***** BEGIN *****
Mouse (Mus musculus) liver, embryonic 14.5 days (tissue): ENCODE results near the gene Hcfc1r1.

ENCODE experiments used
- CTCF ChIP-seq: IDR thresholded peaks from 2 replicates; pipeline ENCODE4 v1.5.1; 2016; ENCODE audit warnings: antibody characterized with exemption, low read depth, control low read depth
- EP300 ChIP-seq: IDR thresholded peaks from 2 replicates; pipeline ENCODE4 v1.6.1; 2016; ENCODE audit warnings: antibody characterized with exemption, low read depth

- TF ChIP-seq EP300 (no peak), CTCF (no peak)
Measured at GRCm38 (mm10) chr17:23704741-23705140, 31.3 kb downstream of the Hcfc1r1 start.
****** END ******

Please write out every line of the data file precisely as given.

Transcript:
Mouse (Mus musculus) liver, embryonic 14.5 days (tissue): ENCODE results near the gene Hcfc1r1.

ENCODE experiments used
- CTCF ChIP-seq: IDR thresholded peaks from 2 replicates; pipeline ENCODE4 v1.5.1; 2016; ENCODE audit warnings: antibody characterized with exemption, low read depth, control low read depth
- EP300 ChIP-seq: IDR thresholded peaks from 2 replicates; pipeline ENCODE4 v1.6.1; 2016; ENCODE audit warnings: antibody characterized with exemption, low read depth

- TF ChIP-seq EP300 (no peak), CTCF (no peak)
Measured at GRCm38 (mm10) chr17:23704741-23705140, 31.3 kb downstream of the Hcfc1r1 start.